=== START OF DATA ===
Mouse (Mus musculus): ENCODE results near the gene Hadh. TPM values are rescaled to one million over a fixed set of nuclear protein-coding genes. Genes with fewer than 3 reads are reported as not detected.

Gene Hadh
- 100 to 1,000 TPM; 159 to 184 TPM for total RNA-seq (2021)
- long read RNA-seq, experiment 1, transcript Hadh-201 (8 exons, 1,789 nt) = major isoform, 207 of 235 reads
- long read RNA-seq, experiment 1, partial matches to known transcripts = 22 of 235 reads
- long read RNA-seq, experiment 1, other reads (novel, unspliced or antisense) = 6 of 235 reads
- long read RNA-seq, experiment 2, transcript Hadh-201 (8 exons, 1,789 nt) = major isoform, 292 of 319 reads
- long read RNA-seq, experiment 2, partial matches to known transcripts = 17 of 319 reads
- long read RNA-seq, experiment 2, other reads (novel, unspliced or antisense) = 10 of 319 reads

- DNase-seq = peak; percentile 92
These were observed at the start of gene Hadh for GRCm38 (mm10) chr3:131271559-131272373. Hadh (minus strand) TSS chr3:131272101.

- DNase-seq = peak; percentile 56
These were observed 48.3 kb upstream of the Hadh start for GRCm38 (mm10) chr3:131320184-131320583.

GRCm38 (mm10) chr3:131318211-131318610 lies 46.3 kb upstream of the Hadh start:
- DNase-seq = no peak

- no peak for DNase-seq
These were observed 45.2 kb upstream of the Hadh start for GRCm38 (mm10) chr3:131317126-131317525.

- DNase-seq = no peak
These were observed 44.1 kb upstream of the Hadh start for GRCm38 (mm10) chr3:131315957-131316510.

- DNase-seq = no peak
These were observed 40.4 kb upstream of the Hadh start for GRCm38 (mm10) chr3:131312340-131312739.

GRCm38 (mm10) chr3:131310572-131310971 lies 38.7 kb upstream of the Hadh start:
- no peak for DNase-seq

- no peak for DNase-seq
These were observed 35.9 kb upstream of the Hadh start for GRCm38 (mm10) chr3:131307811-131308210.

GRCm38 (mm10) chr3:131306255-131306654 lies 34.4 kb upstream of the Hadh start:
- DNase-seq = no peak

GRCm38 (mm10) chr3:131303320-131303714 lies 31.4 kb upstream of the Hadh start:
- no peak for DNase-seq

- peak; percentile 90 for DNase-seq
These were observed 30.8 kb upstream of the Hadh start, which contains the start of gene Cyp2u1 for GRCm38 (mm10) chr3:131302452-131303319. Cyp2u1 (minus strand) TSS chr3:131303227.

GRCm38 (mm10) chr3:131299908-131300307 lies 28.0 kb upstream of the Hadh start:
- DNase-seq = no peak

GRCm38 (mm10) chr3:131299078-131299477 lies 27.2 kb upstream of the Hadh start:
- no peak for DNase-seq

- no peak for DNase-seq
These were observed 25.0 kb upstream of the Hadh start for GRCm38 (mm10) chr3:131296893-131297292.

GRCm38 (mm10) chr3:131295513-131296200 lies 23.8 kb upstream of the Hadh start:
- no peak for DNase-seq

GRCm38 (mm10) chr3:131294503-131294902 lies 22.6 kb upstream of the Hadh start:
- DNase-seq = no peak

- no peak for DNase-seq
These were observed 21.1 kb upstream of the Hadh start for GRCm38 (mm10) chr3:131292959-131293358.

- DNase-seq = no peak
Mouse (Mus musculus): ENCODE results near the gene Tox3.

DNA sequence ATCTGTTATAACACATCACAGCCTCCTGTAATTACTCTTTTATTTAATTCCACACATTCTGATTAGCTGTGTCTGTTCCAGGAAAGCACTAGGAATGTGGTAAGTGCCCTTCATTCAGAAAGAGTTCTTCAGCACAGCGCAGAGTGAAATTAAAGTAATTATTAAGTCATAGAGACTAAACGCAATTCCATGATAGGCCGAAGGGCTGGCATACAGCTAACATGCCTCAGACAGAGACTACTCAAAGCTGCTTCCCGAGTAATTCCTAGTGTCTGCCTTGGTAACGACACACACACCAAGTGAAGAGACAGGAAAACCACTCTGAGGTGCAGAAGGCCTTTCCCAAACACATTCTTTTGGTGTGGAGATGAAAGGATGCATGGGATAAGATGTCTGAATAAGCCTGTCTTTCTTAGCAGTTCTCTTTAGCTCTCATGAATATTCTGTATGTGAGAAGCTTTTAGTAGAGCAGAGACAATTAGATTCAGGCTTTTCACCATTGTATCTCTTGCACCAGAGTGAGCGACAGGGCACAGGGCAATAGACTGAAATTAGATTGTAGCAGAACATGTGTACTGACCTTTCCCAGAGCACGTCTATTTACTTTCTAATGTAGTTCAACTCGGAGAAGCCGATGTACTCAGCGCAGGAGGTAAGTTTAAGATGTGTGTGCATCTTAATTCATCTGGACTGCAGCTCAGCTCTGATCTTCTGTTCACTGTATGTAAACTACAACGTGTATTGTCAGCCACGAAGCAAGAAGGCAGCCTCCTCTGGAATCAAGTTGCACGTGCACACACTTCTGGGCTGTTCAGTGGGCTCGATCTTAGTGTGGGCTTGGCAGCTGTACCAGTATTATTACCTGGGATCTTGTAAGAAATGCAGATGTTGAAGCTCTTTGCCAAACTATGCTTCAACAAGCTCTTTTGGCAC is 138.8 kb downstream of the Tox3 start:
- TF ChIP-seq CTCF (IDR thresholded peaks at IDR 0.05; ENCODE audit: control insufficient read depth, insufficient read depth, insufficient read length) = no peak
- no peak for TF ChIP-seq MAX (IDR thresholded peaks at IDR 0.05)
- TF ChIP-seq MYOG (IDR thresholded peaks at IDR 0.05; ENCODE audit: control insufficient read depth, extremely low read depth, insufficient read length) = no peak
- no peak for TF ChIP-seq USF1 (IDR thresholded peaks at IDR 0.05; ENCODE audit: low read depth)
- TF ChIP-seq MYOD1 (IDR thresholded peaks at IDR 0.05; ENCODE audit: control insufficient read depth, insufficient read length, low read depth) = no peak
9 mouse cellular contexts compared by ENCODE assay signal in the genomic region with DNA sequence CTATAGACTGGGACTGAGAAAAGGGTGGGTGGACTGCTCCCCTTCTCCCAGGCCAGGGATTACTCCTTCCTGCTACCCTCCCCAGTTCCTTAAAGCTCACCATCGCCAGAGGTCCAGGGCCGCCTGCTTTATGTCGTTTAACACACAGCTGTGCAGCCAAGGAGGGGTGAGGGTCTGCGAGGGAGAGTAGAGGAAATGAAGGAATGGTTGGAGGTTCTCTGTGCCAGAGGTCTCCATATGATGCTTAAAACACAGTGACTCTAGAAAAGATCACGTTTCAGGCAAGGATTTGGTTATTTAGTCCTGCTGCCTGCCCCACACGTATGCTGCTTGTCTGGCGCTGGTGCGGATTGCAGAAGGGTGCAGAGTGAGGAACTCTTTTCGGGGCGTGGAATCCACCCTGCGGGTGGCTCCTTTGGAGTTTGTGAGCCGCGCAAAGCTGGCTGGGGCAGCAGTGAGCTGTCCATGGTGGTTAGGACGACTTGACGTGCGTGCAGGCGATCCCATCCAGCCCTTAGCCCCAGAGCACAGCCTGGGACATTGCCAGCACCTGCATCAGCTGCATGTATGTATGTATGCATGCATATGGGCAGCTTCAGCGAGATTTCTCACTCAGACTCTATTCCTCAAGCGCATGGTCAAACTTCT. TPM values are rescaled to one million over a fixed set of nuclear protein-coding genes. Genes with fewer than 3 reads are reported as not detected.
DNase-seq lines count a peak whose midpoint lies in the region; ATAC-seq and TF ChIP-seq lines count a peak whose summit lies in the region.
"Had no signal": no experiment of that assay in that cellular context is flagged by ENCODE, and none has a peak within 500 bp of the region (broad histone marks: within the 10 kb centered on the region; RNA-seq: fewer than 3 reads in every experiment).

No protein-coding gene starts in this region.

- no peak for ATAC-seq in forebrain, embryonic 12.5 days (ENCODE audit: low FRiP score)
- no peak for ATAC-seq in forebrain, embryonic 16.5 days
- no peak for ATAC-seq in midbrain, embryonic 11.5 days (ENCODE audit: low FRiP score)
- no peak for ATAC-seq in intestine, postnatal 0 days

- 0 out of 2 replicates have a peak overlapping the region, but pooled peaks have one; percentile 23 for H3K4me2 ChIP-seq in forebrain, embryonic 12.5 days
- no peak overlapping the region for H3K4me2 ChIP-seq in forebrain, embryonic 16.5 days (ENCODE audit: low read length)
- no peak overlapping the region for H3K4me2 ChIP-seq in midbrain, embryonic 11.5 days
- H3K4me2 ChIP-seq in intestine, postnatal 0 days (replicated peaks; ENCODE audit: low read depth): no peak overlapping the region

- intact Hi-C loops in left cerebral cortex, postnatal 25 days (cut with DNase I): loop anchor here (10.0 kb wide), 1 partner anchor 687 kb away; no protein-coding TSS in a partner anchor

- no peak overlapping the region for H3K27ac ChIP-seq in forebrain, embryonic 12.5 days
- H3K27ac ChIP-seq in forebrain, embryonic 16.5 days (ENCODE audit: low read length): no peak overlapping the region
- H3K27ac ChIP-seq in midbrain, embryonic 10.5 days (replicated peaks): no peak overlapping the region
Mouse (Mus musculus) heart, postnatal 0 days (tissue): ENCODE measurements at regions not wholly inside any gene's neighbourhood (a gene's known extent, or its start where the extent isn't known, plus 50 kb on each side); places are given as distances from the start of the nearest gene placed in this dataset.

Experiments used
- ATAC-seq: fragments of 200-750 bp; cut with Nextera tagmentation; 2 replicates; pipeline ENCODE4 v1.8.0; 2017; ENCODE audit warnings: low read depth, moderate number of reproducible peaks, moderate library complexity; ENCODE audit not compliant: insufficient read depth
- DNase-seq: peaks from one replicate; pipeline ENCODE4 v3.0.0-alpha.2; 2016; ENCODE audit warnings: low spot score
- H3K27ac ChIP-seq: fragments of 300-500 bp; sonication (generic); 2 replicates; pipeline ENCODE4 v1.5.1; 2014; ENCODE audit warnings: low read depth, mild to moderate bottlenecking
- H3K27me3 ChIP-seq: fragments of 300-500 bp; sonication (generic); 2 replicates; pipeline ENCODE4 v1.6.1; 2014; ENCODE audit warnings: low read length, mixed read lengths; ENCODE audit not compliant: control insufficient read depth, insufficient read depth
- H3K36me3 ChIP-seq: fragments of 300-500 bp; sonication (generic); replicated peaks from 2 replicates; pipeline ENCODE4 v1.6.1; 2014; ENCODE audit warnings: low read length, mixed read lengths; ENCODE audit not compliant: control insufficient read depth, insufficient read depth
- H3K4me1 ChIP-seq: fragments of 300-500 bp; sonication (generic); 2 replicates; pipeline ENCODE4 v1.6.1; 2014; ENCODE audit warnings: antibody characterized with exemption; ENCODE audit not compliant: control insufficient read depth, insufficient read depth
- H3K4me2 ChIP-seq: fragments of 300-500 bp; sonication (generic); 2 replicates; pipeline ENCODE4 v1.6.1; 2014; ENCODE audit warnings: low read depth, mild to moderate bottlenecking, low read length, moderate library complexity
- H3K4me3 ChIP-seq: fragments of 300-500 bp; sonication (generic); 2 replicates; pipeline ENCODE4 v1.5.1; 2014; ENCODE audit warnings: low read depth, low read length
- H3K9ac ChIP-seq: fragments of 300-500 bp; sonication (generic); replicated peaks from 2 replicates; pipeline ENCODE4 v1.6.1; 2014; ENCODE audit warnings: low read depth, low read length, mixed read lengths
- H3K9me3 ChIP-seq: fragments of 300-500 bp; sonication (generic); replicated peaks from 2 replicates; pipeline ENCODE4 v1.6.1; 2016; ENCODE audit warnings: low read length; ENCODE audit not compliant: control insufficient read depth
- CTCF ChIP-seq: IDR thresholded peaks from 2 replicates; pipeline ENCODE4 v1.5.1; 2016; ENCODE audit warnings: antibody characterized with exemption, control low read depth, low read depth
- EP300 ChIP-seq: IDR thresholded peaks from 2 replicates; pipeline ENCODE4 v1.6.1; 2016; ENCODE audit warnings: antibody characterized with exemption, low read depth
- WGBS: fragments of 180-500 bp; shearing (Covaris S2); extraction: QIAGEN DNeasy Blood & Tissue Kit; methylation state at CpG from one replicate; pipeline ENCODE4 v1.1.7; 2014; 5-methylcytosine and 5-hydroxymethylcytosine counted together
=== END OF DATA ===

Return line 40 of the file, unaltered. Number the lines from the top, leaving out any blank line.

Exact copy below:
GRCm38 (mm10) chr3:131294503-131294902 lies 22.6 kb upstream of the Hadh start: